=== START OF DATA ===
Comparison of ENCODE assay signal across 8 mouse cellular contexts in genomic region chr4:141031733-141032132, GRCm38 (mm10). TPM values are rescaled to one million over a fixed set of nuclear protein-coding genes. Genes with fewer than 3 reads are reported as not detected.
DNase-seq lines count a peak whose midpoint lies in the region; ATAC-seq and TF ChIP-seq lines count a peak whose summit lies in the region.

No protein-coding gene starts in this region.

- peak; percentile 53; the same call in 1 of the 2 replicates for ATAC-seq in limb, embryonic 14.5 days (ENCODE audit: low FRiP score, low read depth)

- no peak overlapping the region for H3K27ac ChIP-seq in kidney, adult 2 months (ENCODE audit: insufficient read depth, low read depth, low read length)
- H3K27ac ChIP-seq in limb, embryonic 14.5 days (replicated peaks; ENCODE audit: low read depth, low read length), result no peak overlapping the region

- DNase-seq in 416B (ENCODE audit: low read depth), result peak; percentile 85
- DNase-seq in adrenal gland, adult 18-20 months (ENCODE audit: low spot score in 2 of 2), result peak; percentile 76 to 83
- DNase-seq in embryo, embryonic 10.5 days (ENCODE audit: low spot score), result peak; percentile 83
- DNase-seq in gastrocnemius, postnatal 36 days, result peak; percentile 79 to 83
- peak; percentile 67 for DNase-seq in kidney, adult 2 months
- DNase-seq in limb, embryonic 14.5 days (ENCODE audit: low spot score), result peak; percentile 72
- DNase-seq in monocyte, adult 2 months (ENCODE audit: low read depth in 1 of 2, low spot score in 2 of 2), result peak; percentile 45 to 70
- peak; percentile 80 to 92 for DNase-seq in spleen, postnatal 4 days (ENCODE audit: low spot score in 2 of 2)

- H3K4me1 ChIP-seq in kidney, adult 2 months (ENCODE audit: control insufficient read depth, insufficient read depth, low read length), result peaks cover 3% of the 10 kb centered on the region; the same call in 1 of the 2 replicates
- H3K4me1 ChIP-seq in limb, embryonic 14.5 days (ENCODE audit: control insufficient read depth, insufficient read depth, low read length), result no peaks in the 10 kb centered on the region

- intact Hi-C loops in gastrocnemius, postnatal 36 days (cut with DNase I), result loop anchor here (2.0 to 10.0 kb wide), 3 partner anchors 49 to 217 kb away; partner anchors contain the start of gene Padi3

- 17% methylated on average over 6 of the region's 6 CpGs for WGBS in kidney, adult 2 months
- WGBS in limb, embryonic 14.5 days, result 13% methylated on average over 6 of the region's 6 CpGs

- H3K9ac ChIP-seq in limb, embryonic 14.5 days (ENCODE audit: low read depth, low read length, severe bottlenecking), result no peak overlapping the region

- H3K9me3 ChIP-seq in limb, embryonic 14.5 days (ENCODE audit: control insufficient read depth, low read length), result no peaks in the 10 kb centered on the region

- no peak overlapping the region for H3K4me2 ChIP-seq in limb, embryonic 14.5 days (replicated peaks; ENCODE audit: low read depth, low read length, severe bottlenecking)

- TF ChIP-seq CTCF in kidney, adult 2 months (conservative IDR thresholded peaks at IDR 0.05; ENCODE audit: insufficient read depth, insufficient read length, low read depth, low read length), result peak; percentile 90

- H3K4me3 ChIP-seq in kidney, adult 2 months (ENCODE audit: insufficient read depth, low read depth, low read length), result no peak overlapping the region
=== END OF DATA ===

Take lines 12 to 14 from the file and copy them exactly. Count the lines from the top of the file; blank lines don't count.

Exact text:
- DNase-seq in limb, embryonic 14.5 days (ENCODE audit: low spot score), result peak; percentile 72
- DNase-seq in monocyte, adult 2 months (ENCODE audit: low read depth in 1 of 2, low spot score in 2 of 2), result peak; percentile 45 to 70
- peak; percentile 80 to 92 for DNase-seq in spleen, postnatal 4 days (ENCODE audit: low spot score in 2 of 2)